Jetstress – Too Many IOPS? Andrew Higginbotham

Hello all,

This is a shout out at my Friend Andrew Higginbotham. This man is a multi-MVP and MCM in Exchange Server. He penned an article about Jet Stress, Which is very useful.

The issue is Page Fault Stalls/sec and the subject is SSD Solid State Drives.

I admit to not spending my time in Jet stress, as I don’t work on design elements as much as I do Skype. Andrew has come to my rescue on a few Design issues and Jet Stress on more than one occasion.

It turns out you should read this if you using SSD Flash Drives and Jet Stress= Here

This quick reference in my Blog is to support Andrews Blog and Recommend you read everything he writes. He is truly one of the best Exchange Persons around the US neighborhood.

Andrew thanks for your time on this case. I hate not being the expert but I am proud to work on a team with such strengths. I am just glad to be part of a team of individuals whose strengths compliment each other.



Edge Replication Status is false and the Last Update Creation time stops updating for command get-csmanagementstorereplicationstatus

When it comes to Edge Replication checking, this looks like a false positive below. But I know we all like to see true. So you see where the date says 6/22? That change means the last status report was a few month’s earlier. That missing update creation, is possibly saying the replication is not working. this is not hard to fix, so lets fix it!


Perform the steps below:

  1. Go to the Front end server and open Skype Management Shell
  2. Run the command Export-CsConfiguration –Filename C:\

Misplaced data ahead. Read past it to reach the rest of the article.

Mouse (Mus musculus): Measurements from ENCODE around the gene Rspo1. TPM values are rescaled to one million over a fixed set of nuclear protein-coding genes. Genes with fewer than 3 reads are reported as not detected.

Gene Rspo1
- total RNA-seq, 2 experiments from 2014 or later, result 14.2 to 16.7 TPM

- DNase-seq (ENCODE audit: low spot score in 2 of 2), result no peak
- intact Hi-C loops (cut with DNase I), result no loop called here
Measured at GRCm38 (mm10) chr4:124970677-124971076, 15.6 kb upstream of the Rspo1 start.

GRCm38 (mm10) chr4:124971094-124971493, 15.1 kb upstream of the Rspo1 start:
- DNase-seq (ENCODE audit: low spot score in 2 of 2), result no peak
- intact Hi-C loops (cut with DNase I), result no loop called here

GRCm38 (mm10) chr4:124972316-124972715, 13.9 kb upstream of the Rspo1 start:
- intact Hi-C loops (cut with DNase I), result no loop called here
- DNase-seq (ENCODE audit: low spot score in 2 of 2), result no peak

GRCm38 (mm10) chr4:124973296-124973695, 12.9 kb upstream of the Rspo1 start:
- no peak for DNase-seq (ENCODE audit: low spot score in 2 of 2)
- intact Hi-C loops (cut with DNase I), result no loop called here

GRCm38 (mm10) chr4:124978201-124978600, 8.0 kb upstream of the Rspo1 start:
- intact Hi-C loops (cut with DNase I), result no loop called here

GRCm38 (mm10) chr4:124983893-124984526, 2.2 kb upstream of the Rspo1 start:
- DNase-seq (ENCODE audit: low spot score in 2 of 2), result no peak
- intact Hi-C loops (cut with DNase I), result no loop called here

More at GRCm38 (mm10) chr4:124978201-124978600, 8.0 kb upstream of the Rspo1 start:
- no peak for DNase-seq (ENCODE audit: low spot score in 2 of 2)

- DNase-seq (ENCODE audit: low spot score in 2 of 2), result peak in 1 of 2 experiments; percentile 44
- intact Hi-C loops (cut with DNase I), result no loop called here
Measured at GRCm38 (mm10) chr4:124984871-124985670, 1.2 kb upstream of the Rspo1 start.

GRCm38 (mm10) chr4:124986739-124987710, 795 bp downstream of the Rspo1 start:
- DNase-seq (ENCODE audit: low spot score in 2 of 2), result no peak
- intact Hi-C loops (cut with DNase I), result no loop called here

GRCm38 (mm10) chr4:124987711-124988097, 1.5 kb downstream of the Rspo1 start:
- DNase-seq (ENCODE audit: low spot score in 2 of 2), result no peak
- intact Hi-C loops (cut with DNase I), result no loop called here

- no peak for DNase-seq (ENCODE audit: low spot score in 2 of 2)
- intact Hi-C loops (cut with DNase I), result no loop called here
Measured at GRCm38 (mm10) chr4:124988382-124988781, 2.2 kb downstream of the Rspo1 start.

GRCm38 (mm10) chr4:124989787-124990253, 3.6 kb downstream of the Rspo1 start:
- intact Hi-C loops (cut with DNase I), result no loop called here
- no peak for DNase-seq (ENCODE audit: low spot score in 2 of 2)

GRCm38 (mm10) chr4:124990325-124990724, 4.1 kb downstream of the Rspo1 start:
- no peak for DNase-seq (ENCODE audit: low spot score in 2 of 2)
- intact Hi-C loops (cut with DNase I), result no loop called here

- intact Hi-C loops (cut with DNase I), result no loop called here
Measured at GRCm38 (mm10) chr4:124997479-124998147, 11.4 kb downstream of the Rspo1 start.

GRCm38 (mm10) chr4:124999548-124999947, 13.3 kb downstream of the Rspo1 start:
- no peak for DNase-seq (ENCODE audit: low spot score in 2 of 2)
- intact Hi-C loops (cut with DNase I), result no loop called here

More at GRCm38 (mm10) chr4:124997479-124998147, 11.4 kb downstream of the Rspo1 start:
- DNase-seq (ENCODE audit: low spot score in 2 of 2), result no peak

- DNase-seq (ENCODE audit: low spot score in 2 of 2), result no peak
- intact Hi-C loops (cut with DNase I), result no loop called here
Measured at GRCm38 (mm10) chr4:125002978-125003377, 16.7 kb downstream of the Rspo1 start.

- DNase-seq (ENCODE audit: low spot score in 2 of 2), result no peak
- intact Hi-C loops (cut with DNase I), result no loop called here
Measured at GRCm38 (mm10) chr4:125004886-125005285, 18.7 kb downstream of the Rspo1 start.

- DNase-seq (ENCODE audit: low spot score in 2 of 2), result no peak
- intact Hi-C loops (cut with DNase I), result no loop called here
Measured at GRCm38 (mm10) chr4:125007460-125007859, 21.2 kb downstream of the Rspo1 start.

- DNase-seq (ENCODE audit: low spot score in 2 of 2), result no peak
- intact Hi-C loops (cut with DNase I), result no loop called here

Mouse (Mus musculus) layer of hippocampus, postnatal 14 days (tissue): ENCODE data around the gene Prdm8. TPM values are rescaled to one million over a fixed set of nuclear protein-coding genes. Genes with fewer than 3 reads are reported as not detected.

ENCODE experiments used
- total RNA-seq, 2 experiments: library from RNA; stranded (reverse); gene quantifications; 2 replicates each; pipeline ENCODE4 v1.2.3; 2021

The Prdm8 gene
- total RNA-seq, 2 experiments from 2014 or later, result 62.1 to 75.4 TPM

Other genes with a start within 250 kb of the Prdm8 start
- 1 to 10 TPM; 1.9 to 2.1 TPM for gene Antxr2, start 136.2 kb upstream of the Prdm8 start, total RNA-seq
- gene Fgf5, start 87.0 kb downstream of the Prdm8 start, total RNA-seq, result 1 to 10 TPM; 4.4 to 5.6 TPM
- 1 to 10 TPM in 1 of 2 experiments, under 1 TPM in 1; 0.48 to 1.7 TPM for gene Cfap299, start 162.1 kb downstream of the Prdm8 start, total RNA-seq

3. Copy the file to the Edge Server.
  4. Open the Skype for Business Deployment Wizard
  5. Choose Install Or Update Skype for Business Server System
  6. Choose install local configuration store.
  7. Browse to the file and finish the wizard.
  8. You can restart the Edge Server or just wait several minutes.
  9. If this fails, you just need to restart the SFB replication service on the FE and Edge Servers.


This is the point at which you browse to the configuration Zip file. Its Step 7.

I hope this helps your issue. I have seen this just stop refreshing and this step normally fixes the issue in my experience.



Getting Accurate Latency from Dynamically expanding Hyper-V virtual Machine Disks


This Article is about the tool called Hyper-V Performance Monitor Tool (PowerShell)

you can download it from the tech net article down the page, or use the link above.

So Hyper-V gets thrown around loosely these days, when you talk about Virtualization or Performance Tuning, or Planning or any other aspect of the product life-cycle of a new Host Deployment.

Over the last few years, we have made rapid changes from Physical Host Machines for production work loads, to these Virtual monstrosities, that now host our whole company.

Along with this change, you may recall that Early Hyper-V documentation has gently let us know that monitoring inside the Virtual Machine was not going to give us the parity results to the Physical counters, depending on configuration.  This is for a few reasons, which are beyond this articles scope. However, I would like to shine light on this, so more people can think differently about their Virtual performance.

The most common measure of how well a server is performing is Latency in Milliseconds. Every one is most concerned with how much latency is in the storage system. Perhaps with good reason. The San storage vendors can perform so fast now days, that you can throw the empire state building at a server, and the Latency is less then 10 Milliseconds (MS). Or is it throughput?

To be clear, we are interested more in Latency then throughput. Latency should be minimized, and throughput will generally increase.

Can I make a case that Counters are not reliable?

Well let me tell your actual Latency is not as easily attained as you would think. If I told you that your tests are lying to you, would you believe me? Lets say your in shock. Without knowing your design, my generalized answer has a very high chance of being correct.  The issue is that you have a SAN and you are tying to get latency by measuring responses to a file, that go though 4 different filters, and then has to wait until it gets queued to a disk subsystem, that is always expanding. I promise you; your numbers are incorrect.

If you cannot quantify how latency and throughput are different, but related, then I would say you should not stop reading.

Storage Latency of VM guests